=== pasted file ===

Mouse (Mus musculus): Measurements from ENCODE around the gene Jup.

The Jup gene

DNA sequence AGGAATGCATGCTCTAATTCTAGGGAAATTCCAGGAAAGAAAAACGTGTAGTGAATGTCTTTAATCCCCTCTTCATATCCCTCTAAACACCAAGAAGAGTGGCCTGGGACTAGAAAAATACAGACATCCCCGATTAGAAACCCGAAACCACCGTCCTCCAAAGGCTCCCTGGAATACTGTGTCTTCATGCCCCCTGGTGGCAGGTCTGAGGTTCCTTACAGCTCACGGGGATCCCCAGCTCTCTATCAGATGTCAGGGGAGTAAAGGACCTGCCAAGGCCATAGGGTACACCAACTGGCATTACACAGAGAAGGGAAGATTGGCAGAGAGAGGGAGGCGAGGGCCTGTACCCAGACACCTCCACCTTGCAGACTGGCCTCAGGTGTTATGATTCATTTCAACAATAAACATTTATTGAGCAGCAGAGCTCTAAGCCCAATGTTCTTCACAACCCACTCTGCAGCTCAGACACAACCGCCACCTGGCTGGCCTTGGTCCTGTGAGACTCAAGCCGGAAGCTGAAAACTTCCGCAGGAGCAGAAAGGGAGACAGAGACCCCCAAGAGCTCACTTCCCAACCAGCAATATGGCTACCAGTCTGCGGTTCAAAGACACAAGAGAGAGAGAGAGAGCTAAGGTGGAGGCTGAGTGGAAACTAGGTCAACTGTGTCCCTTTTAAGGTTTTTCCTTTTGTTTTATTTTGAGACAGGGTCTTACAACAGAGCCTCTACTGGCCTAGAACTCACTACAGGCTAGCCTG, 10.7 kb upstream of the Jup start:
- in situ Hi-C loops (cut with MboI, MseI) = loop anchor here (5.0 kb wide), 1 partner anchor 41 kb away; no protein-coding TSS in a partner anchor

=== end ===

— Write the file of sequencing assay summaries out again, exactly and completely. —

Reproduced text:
Mouse (Mus musculus): Measurements from ENCODE around the gene Jup.

The Jup gene

DNA sequence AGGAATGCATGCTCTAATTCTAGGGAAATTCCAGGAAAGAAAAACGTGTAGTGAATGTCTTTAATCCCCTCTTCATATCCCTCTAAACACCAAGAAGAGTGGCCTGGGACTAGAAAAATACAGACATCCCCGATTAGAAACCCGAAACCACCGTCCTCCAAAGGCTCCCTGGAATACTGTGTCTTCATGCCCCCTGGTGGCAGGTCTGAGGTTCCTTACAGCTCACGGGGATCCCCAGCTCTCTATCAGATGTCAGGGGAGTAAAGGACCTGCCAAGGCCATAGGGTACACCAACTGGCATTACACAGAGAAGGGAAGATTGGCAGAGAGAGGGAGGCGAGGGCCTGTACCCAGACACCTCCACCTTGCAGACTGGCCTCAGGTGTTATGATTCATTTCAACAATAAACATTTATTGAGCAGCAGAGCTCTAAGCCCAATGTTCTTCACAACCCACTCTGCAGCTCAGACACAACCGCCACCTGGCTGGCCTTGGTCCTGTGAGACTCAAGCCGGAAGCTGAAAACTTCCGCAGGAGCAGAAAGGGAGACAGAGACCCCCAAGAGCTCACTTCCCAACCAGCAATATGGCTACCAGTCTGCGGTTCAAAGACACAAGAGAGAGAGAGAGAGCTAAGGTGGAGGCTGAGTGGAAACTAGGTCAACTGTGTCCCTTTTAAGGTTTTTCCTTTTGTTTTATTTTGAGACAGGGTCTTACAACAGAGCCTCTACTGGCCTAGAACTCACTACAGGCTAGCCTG, 10.7 kb upstream of the Jup start:
- in situ Hi-C loops (cut with MboI, MseI) = loop anchor here (5.0 kb wide), 1 partner anchor 41 kb away; no protein-coding TSS in a partner anchor